Reproductive_Psychiatry_blog2

By Dr. Katie Hirst

Depression and anxiety disorders typically have their onset between the ages of 18-35yo, which are the same as women’s peak childbearing years, so it is no wonder that studies have found up to 8% of women take antidepressants at some point during their pregnancy.1 Selective serotonin reuptake inhibitors (SSRIs) are the most commonly prescribed class of medication, and also the most studied for use during pregnancy and breastfeeding. Women frequently receive mixed messages about whether it is “safe” to continue these medications during pregnancy and while breastfeeding (if they choose to do so), and may also feel internally conflicted about whether to do so. 

The decision to continue or stop a medication before or during pregnancy is a complex one, which (ideally) takes into account 4 factors: 

  1. The risk(s) of taking medication: What is the risk of birth defects? Effects on fetal growth and development? Effects at/after delivery? Effects on child development?
  2. The benefits of taking medication: How does this impact/help the mother’s mood or anxiety? What has happened when medication was stopped in the past?
  3. The risk(s) of not taking medication: If the mother becomes depressed or has anxiety symptoms, what is the risk to the mother, fetus, infant and family?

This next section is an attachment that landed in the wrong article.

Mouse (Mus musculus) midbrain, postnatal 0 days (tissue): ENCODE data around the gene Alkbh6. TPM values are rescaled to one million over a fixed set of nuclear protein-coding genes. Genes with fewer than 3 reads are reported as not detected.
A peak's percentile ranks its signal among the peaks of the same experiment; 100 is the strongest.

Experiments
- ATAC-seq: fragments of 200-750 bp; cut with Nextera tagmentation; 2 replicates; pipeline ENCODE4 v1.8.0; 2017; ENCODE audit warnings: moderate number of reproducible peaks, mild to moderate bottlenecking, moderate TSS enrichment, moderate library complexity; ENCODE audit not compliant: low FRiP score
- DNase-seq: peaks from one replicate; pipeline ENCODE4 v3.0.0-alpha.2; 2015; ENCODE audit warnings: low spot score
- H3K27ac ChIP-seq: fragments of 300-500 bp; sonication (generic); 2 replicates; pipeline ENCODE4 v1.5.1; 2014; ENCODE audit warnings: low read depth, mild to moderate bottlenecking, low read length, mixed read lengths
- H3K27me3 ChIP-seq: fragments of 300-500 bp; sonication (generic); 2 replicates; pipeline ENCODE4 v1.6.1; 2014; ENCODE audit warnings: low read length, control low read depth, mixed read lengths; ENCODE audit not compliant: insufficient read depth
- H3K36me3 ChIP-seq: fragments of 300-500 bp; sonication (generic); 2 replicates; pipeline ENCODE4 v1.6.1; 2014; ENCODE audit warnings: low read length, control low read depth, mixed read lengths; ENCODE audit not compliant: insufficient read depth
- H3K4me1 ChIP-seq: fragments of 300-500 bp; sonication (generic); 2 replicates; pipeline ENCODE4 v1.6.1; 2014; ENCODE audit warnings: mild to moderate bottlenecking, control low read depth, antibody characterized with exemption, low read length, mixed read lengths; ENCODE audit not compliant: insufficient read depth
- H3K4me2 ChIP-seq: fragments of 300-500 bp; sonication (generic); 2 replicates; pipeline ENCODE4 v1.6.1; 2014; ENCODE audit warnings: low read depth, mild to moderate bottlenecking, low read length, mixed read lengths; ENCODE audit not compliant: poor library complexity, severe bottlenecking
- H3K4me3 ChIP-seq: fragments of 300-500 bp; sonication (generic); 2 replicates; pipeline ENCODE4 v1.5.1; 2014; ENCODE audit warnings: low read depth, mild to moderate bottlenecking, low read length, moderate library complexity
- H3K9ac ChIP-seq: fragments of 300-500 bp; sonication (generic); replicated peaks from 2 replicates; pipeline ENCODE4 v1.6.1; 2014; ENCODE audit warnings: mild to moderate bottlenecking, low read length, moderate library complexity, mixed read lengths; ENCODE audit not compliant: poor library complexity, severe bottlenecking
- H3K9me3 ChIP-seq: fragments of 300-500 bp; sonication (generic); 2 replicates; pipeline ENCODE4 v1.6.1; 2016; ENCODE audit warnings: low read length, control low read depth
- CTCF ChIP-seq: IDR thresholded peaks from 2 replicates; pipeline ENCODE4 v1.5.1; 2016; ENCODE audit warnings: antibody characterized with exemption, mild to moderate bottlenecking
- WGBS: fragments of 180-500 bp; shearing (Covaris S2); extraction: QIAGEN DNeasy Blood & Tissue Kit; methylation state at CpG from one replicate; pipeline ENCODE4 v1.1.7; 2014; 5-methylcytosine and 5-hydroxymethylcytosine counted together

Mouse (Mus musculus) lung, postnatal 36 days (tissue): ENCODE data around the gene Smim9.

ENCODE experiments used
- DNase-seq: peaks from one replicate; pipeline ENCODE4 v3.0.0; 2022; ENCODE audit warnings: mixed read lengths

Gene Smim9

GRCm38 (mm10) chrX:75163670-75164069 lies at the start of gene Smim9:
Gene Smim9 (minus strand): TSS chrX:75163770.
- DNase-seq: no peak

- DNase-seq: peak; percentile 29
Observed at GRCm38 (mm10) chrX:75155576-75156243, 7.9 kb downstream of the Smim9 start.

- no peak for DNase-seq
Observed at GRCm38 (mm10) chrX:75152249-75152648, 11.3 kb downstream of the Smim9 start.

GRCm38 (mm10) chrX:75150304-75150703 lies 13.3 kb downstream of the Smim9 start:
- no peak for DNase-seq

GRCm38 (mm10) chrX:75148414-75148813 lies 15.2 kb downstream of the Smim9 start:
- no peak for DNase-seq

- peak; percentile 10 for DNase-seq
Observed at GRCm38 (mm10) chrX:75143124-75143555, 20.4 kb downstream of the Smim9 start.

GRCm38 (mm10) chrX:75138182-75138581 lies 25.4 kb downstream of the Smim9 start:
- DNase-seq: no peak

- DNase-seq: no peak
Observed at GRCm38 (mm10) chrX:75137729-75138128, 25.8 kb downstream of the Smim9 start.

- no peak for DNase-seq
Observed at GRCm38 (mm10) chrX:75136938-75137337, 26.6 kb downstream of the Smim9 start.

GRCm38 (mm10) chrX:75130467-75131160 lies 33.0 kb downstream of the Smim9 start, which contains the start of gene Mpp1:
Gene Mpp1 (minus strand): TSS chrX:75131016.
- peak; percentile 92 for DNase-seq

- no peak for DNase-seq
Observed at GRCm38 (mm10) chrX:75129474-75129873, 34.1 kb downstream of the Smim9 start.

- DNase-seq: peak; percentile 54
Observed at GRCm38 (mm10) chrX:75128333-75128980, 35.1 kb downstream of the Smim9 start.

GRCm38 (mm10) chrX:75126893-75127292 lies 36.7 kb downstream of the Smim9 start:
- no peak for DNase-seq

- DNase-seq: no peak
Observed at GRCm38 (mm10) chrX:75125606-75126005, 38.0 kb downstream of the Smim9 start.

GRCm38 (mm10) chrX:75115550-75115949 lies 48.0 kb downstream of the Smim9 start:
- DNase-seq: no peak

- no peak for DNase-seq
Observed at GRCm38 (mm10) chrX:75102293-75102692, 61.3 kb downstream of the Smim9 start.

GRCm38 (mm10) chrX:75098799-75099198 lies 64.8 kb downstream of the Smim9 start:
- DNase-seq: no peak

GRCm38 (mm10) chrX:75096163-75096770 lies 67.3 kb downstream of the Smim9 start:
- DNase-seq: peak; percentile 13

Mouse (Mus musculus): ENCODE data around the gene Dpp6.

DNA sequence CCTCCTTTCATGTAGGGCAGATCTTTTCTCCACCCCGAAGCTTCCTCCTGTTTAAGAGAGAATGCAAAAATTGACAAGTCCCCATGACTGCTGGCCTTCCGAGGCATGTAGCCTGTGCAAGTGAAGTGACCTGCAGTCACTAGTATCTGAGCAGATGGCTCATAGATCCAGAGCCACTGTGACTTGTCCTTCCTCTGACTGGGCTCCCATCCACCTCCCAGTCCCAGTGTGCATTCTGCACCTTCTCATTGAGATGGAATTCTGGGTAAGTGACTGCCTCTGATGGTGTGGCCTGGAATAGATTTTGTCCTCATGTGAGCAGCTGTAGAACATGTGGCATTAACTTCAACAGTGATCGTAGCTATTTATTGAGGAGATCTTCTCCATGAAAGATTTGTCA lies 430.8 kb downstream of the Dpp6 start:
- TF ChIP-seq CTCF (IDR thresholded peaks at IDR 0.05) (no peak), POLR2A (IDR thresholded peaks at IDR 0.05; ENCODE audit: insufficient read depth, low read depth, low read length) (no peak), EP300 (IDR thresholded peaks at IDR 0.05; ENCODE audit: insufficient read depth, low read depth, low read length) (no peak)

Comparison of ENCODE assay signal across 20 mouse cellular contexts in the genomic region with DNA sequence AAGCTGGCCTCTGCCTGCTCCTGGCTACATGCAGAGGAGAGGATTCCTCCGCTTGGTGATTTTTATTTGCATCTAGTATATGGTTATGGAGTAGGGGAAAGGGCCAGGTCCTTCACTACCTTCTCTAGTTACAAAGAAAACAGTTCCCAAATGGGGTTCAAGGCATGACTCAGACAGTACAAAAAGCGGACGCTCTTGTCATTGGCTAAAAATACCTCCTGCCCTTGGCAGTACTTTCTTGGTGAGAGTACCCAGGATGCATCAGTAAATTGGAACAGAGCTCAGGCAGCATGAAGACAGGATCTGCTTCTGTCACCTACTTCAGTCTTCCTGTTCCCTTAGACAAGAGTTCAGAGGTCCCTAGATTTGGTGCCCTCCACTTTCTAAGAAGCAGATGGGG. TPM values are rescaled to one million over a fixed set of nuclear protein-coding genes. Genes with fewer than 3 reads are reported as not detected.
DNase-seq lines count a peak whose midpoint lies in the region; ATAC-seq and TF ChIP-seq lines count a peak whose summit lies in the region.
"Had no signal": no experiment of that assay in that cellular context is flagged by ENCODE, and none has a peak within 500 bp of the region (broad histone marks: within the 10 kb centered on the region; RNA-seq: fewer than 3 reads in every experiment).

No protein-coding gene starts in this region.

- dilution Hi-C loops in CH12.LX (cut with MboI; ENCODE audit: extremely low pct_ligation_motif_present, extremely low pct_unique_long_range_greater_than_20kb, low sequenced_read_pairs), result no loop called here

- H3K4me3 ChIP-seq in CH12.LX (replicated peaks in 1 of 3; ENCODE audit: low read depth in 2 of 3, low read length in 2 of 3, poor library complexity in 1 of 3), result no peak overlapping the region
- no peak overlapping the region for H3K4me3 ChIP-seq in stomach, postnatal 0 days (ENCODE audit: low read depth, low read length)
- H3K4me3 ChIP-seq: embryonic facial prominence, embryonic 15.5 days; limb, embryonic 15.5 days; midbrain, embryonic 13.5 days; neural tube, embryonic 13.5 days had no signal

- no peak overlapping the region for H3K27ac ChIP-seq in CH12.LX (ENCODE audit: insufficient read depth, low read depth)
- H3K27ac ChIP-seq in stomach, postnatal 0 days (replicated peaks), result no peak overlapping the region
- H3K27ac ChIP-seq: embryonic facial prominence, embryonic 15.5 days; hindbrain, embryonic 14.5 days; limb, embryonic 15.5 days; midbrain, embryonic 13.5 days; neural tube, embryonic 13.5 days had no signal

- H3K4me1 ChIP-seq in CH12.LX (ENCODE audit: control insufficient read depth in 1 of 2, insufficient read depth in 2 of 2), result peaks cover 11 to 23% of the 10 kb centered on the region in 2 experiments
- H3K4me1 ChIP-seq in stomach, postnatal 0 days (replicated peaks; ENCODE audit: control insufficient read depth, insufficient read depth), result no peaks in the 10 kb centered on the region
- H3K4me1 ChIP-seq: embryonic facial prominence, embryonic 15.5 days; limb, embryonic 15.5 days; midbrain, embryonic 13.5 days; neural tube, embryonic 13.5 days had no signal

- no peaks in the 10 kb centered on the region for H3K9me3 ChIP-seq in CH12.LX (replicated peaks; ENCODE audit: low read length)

4. The benefit of not taking medication: This is often the easiest to answer, as it means no concern about risk of medication exposure for the fetus or infant.

This gets complicated pretty quickly, but a trained reproductive psychiatry provider can help women (and their partners, when appropriate) sort through the information in a clear and concise discussion.

Most importantly, the discussion about continuing or stopping antidepressants during pregnancy often ignores the tremendous benefit that psychotherapy can have in treating depression or anxiety during pregnancy and postpartum. Providers are very quick to recommend medications in many settings, and women often don’t have access to appropriate psychotherapy, which is as effective (if not more so) than medications for many women. Supporting women who choose to stop antidepressants before or during pregnancy with psychotherapy is an important component of maternal mental health care.

At BOLD Health, we have a team of highly trained Reproductive Psychiatry Providers and Therapists who work together to help women sort through conflicting information and make the right decision for each individual woman. We provide care ranging from one-time consultations to comprehensive care beginning at preconception and continuing through the postpartum period. Our team meets weekly to review patient cases, talk through complex questions and examine new journal articles in the field of maternal mental health. This collaboration allows us to ensure that our patients receive the highest standard of care possible. We believe strongly in providing up-to-date information in an easily understood format, with the goal of empowering women to make informed choices.

  1. Andrade et al. Use of antidepressant medications during pregnancy: a multisite study. Am J Obstet Gynecol. 2008 Feb;198(2):194.e1-5. Epub 2007 Oct 1. 
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